Tuesday, 3 April 2012

Wood restoration

The time had come to restore the woodwork to it's former glory. The previous owner had painted all of the woodwork with an external wood stain which I suspected was something like "Sandolin". This wood stain did provide with a robust finish and was quite resistant to knocks and abrasions. I have known some owners  to have used this finish with the argument that Drascombes are working boats and that the finish is not a huge importance.
I had decided against this finish because in places such as the lower gun wall it was pealing off and looking rather unattractive. The problem is that whatever paint finish you use it has difficulty in sticking to the oily surface of the wood. I suspect that the wood parts on my boat are made from Iroko. Teak has long since become too expensive and rare to be used on Drascombes. Speaking to Bob Brown of Honnour Marine even Iroko is becoming difficult to obtain in terms of cost and in sufficient lengths to complete the gunwale in 2 lengths. He was looking for an alternative. My previous boat a 1972 Lugger was finished in teak  which did look rather nice.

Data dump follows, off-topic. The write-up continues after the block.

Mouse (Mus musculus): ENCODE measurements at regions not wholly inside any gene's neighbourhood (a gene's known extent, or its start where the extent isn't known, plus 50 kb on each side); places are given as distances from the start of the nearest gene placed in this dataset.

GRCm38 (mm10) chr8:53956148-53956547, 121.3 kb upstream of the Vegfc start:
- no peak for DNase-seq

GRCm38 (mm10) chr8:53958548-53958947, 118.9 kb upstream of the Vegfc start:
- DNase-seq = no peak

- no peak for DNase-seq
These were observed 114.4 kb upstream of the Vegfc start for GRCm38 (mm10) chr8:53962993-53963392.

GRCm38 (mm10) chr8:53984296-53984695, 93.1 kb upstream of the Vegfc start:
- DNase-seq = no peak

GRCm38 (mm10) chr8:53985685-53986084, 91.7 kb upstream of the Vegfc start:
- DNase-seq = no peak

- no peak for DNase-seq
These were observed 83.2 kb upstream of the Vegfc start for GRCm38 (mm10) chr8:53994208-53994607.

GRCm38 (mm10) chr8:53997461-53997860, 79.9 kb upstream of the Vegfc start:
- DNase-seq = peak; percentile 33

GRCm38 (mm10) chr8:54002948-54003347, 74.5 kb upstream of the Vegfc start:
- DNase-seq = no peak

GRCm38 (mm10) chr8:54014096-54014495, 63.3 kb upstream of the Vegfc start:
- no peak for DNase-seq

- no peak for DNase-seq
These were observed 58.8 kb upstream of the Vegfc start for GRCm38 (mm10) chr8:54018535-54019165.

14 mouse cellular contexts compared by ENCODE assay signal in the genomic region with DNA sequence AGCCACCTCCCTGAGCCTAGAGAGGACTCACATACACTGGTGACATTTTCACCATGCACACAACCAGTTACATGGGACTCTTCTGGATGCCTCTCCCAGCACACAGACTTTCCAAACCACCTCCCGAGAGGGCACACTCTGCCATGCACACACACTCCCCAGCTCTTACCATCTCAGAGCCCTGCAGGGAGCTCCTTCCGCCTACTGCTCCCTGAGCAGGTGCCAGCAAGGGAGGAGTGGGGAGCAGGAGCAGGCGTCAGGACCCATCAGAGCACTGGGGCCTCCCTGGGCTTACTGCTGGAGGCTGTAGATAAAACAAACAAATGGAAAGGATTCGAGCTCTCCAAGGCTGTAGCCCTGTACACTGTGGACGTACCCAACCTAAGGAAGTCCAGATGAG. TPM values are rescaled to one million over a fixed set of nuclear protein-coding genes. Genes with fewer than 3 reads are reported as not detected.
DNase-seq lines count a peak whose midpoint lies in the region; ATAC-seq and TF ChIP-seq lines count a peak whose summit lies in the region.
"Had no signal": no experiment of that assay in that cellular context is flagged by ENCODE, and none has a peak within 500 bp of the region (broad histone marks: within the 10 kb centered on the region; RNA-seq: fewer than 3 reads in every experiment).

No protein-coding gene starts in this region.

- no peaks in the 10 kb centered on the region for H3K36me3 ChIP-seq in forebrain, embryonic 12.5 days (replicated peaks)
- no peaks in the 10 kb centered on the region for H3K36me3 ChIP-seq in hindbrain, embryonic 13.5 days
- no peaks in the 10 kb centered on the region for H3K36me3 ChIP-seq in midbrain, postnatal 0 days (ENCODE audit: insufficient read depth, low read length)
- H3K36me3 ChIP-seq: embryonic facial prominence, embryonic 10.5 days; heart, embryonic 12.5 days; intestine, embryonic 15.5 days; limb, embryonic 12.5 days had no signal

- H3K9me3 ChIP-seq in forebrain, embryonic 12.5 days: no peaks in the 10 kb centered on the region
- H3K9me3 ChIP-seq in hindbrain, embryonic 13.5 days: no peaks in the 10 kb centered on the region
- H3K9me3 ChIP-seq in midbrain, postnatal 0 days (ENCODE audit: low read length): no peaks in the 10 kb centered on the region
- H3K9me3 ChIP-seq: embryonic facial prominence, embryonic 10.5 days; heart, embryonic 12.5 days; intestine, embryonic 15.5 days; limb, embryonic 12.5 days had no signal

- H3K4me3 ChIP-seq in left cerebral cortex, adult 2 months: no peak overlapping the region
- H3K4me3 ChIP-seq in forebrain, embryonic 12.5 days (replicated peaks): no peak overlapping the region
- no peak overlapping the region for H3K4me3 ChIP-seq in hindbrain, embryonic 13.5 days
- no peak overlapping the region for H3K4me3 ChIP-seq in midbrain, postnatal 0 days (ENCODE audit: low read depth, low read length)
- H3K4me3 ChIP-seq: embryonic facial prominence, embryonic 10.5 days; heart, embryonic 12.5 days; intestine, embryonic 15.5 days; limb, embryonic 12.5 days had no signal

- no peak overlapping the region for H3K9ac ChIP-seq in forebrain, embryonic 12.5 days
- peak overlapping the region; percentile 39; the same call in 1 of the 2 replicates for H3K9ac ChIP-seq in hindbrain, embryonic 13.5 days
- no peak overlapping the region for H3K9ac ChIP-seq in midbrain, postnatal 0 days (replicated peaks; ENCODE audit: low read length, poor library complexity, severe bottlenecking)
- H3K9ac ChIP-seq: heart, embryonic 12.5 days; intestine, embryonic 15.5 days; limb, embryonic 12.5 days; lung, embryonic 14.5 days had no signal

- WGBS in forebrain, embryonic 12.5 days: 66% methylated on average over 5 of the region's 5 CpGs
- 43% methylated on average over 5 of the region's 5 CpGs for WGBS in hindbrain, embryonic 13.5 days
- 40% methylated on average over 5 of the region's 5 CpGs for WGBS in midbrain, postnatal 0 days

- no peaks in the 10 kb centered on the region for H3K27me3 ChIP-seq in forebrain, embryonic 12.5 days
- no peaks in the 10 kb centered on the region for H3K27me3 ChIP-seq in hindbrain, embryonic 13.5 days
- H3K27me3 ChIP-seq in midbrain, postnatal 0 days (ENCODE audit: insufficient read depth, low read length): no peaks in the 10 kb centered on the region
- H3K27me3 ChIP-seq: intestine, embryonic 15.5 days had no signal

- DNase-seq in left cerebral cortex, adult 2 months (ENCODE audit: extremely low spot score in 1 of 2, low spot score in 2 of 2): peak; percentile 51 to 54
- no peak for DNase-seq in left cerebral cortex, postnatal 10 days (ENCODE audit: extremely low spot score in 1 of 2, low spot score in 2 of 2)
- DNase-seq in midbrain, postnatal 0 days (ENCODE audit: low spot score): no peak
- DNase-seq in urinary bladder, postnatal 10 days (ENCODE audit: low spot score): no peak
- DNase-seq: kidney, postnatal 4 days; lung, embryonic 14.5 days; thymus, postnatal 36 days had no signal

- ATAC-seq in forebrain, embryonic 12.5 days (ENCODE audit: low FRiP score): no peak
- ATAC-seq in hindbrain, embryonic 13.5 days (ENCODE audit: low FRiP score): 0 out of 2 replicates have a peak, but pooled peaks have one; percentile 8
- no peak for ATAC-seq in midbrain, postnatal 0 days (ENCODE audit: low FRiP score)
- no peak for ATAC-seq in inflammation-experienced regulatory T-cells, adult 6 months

I decided to use Burges woodstain as  alternative as it does have a good performance of actually sticking to the oily wood. It may not have such a resistance to abrasion but it is used by the present day manufactures of Drascombes. The first problem is how to remove the old varnish. I decided to use paint and varnish stripper as previous use of a hot air gun resulted in damage to the timber through abrasion and burning. I used a cheap product and not the strong brands as I did not wish to damage the GRP if there were any splashes. I used masking tape to protest as much of the surrounding area as possible.  The stripper worked well but still required a lot of elbow grease in scraping off the coating. I used a furniture scraper. I found that 2 applications of stripper were needed to remove the wood stain. Finally washing off with fresh water. I sanded to remove the last traces of the old varnish and then painted with three coats of Burgess.

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